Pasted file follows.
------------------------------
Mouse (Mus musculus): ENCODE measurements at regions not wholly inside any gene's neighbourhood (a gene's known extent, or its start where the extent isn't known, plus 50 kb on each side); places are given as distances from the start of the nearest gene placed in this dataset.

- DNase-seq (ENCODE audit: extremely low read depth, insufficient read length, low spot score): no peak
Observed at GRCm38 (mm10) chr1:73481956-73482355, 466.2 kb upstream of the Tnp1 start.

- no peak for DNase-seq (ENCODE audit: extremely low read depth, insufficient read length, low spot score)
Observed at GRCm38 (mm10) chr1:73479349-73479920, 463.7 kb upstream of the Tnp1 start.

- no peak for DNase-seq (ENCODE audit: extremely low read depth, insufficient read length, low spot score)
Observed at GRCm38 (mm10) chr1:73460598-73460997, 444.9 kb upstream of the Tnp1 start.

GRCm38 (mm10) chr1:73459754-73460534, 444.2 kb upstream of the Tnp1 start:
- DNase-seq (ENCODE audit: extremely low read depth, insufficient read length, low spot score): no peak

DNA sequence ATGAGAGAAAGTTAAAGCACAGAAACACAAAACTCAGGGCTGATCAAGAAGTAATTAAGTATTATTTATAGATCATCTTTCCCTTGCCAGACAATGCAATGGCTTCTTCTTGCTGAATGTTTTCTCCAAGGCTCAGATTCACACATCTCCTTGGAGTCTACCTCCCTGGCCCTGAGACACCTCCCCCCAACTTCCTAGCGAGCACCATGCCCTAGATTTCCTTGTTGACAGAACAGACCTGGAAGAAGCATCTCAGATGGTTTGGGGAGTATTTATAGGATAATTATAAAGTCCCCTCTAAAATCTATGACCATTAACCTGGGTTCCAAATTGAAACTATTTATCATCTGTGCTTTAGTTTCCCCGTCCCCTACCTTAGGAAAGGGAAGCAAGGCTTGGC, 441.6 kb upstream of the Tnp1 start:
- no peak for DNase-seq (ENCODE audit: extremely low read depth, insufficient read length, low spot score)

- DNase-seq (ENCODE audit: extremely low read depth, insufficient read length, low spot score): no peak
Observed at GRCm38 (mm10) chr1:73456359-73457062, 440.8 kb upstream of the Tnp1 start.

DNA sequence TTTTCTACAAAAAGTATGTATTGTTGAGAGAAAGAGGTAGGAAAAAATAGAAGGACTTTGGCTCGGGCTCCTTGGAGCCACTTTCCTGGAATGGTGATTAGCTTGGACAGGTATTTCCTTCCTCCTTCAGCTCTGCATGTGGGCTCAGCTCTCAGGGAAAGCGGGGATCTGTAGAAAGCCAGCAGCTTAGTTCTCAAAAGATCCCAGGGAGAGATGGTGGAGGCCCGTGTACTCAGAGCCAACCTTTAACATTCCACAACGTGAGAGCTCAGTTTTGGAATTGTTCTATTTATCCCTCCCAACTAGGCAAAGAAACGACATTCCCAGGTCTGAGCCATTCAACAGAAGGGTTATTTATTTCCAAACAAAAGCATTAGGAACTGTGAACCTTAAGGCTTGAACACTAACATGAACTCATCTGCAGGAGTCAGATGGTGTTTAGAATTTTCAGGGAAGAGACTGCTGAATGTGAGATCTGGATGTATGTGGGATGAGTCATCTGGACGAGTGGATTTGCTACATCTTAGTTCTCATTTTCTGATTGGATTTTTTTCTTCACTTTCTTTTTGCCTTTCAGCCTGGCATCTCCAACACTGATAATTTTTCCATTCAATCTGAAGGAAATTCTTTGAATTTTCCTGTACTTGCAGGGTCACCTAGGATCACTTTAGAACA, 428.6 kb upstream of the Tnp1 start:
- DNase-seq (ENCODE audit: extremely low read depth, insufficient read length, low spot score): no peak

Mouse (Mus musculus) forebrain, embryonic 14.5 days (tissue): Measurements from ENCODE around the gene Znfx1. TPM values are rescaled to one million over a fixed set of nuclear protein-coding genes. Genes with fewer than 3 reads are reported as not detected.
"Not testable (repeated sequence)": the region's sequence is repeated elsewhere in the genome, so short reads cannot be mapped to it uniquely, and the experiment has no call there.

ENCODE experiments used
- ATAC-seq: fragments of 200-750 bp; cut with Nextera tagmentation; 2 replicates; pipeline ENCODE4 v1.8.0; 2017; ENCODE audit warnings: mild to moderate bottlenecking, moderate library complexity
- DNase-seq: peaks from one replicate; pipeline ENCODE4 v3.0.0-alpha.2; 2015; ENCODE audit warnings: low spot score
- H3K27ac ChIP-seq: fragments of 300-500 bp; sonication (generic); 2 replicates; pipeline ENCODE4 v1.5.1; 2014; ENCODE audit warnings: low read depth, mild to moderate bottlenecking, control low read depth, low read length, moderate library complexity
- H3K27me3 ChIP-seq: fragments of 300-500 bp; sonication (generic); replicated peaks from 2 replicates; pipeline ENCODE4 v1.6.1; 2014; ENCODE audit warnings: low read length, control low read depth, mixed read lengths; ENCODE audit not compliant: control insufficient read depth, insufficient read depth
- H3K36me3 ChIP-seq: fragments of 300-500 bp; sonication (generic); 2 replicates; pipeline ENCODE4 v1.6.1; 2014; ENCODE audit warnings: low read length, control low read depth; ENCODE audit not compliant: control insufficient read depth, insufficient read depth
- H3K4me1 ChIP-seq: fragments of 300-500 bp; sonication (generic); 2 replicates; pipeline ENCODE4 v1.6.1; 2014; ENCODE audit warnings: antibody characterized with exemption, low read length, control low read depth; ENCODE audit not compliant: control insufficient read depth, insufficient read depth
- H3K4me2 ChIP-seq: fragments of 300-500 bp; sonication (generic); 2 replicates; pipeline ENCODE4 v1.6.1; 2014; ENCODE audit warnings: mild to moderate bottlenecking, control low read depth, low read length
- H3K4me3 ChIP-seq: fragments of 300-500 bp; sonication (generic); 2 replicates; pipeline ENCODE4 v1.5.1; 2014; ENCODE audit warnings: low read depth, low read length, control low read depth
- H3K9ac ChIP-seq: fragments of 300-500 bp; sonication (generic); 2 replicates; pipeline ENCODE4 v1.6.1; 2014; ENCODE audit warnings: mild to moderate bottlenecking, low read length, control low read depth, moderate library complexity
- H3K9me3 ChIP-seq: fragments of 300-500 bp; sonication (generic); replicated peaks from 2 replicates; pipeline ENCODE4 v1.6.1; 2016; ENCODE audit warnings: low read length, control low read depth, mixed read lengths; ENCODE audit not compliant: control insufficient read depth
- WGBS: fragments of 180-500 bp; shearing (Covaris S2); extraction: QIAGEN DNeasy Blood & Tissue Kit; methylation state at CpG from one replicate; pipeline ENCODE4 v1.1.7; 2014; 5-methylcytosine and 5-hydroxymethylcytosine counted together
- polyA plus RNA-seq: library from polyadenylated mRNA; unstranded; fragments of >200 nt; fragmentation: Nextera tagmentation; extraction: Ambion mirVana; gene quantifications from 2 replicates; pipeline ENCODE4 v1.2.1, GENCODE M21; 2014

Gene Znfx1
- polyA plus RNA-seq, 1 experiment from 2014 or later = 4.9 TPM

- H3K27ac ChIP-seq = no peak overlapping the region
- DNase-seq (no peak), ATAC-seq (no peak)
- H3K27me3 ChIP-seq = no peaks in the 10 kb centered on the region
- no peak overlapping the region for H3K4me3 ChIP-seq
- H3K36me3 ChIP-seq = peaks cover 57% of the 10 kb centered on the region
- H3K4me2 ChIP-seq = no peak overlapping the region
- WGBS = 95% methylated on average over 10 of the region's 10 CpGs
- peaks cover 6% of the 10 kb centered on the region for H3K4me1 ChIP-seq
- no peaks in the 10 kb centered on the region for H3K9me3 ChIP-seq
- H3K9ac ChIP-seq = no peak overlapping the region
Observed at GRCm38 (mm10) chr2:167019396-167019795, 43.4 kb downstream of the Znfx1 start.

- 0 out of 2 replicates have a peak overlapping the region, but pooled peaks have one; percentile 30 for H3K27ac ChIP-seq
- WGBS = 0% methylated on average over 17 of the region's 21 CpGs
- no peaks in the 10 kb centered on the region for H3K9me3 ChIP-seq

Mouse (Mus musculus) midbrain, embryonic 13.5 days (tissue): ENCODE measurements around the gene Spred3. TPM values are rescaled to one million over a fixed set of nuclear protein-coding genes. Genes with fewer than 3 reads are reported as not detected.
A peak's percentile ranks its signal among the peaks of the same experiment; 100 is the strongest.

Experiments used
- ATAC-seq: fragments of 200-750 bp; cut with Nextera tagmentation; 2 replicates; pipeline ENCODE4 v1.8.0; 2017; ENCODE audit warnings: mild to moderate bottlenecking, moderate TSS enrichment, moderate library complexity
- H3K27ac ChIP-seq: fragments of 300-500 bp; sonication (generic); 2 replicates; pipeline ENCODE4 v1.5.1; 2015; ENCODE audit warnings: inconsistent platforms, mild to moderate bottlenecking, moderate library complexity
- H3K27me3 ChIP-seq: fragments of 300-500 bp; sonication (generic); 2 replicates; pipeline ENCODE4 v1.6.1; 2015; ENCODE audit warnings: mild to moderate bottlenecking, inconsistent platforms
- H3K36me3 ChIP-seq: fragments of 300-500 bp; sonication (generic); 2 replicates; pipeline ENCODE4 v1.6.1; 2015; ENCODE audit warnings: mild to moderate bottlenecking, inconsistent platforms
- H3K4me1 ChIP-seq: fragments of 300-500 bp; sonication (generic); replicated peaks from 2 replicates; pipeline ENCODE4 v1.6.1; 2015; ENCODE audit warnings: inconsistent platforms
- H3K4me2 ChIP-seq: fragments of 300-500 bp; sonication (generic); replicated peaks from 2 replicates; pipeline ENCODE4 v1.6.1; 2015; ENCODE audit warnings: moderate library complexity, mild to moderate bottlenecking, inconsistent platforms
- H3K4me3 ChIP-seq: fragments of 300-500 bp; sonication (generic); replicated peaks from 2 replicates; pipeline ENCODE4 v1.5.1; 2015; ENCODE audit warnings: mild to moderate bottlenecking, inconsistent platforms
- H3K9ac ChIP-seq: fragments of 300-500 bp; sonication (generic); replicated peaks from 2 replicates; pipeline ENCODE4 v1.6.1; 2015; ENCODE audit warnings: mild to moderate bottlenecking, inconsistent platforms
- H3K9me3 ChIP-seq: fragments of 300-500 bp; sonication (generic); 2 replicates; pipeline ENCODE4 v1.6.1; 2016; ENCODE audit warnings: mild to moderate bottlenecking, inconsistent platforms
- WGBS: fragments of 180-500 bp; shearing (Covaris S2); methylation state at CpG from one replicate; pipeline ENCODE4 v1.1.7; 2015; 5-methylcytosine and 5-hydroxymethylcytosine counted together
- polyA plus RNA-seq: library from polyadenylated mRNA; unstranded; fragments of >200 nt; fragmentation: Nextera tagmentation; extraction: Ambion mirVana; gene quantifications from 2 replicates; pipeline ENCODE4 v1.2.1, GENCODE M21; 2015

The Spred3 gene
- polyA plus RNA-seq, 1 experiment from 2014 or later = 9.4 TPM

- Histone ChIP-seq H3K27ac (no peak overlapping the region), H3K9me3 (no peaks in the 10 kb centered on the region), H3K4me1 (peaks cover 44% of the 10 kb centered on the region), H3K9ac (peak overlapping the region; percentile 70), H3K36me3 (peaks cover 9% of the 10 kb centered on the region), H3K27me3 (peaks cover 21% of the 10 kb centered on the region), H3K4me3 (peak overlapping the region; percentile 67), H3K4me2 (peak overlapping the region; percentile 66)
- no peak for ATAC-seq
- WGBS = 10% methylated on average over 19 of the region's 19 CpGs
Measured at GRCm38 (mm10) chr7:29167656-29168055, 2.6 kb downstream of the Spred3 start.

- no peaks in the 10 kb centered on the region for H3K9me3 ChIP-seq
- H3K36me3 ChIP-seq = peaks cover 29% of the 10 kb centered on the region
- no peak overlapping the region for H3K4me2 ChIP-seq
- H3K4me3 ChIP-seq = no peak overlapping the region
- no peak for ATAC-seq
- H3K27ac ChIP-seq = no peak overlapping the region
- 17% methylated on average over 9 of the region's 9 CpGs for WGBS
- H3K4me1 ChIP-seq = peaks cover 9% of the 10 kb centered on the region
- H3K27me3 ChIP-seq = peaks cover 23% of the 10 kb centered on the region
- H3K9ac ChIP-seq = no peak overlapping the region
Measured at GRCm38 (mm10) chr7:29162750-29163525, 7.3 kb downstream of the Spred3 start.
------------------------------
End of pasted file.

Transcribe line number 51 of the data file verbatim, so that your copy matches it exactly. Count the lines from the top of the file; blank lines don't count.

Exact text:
- H3K27ac ChIP-seq: fragments of 300-500 bp; sonication (generic); 2 replicates; pipeline ENCODE4 v1.5.1; 2015; ENCODE audit warnings: inconsistent platforms, mild to moderate bottlenecking, moderate library complexity